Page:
What we can imagine is a virtual machine based on a low-key, ultra light Linux version, especialy optimized for this task and a virtual machine application also modified for best performance.

-----------------

if a person can afford a Intel Core 2 Duo...they can upgrade their OS.

even Windows XP (Student Version) is a leap into the 21st Century

LOL. And someone who installed the w98toXP pack had forcibly the money to buy an XP installtion cd (doesn't work without that). :D

So here is an important question: there are poeple who can afford XP, bought XP, have a PC which can run XP, yet use w98... Well, maybe another day you will see pink elephants in the sky. Be careful. :hello:

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I would imagine the kernel and device drivers would need to be modified, perhaps bios.vxd for the motherboard to instruct the os the number of cpus onboard and how to use them.

including that, can i safely say that i will need to be looking for a person that is willing or would like to volenteer, to use Microsoft Windows NT 4.0 and implementing its multicore support to Microsoft Windows 98(Second Edition) inorder to make that operating system to see 2 cores in a dual core processor?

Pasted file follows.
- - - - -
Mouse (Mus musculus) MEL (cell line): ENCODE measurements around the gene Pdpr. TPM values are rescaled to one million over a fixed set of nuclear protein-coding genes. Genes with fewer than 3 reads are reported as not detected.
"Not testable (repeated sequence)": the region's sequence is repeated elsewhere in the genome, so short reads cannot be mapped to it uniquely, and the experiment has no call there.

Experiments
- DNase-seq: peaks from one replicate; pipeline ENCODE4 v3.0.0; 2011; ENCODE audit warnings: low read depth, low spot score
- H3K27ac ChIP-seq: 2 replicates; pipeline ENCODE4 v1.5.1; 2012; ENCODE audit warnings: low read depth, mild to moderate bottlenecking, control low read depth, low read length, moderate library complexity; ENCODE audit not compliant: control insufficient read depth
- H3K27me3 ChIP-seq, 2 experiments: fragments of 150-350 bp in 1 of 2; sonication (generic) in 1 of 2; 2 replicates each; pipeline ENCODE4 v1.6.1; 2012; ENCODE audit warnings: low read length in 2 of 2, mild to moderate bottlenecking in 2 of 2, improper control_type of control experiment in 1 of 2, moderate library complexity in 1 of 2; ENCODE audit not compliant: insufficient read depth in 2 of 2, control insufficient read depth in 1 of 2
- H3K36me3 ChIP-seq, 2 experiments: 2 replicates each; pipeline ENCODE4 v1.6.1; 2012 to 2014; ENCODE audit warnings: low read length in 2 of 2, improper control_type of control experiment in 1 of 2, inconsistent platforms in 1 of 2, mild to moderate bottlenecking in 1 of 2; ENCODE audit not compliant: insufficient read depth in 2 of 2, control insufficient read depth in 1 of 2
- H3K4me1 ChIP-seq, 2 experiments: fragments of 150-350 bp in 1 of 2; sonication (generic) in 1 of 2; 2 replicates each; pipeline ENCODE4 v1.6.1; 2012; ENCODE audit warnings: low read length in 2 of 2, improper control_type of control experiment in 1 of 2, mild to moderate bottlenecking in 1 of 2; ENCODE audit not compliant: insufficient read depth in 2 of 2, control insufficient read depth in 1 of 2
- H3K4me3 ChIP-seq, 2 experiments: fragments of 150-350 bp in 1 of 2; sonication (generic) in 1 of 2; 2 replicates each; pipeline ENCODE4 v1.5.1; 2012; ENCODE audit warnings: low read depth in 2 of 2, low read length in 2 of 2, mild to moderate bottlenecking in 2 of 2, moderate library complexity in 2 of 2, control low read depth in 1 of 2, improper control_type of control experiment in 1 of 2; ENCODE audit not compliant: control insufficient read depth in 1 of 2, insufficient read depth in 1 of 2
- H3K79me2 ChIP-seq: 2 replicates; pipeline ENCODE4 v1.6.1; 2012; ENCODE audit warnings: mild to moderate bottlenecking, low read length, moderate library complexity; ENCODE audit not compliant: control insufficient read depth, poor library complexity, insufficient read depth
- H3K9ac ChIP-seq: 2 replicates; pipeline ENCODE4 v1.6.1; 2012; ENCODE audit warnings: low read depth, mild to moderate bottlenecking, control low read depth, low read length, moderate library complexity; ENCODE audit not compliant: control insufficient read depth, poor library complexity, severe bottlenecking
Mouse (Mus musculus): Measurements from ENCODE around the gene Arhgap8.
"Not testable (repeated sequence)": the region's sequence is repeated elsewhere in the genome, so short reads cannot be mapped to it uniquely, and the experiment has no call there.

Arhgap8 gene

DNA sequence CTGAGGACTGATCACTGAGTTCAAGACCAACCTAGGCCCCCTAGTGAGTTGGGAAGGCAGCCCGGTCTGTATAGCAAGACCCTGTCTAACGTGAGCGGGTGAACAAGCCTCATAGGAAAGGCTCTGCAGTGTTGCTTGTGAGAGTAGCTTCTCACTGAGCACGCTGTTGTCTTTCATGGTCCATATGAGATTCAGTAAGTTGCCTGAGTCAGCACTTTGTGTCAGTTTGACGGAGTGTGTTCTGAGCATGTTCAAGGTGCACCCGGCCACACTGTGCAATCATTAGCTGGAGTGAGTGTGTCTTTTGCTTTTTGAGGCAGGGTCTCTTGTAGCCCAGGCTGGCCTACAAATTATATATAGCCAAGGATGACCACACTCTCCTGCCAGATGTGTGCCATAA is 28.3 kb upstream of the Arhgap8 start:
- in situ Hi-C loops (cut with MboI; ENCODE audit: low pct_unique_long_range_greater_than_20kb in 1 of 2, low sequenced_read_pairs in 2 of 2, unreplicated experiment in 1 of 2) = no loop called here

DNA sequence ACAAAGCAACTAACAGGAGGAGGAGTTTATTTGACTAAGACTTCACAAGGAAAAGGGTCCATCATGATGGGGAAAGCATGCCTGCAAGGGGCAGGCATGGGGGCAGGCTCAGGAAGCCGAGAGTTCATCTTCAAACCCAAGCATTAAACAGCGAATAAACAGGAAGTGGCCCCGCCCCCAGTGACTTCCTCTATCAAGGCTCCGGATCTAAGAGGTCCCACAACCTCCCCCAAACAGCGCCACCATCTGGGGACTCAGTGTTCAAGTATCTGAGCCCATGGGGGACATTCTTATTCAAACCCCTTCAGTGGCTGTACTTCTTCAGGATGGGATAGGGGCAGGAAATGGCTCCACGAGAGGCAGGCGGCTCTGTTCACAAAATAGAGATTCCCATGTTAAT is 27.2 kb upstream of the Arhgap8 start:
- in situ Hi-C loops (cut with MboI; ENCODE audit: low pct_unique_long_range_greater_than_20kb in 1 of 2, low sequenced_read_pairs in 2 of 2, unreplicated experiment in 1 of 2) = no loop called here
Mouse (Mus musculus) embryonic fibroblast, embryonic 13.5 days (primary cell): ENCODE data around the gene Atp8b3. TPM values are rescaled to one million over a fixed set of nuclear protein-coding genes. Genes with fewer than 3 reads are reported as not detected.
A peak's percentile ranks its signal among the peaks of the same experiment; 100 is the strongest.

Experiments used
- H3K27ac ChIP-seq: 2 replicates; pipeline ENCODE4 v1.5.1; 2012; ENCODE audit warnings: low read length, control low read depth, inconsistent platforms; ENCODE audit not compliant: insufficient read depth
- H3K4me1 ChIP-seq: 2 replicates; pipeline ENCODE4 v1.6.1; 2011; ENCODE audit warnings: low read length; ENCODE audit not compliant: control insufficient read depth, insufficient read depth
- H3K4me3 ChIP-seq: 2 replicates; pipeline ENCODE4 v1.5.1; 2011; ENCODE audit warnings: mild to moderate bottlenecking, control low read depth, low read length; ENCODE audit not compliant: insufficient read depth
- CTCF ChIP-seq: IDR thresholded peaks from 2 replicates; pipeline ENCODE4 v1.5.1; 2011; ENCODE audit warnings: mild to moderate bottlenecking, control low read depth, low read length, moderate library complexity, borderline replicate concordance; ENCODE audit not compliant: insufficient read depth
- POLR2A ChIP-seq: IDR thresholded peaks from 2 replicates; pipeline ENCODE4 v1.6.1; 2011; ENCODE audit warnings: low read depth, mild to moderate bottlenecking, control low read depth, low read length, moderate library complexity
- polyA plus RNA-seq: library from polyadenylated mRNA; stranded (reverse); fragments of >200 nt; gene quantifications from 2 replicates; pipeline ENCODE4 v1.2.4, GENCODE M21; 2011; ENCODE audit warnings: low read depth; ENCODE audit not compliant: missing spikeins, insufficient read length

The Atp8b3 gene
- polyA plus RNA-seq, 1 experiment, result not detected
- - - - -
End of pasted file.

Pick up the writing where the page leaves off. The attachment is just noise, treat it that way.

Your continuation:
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Far easier would be just to make a farm of diskless win9x`s and have them boot up, map their network drives and get to work compressing videos or what have you

What about detecting the second CPU as another computer and network them. Eventualy mounting a virtual drive in the memory for the virtual second computer.

Instead of the ethernet, the connection would be made through the internal connections of the MoBo. The dificulty is to build a driver which can manage the MoBo structure. Almost impossible to do without extensive manufacturer documentation. Unless we can take XP based drivers to detect the second CPU, then instead of instructed the kernel, it would immediately fully allocate this resource to either this virtual "networked" computer or the special application I was talking about above.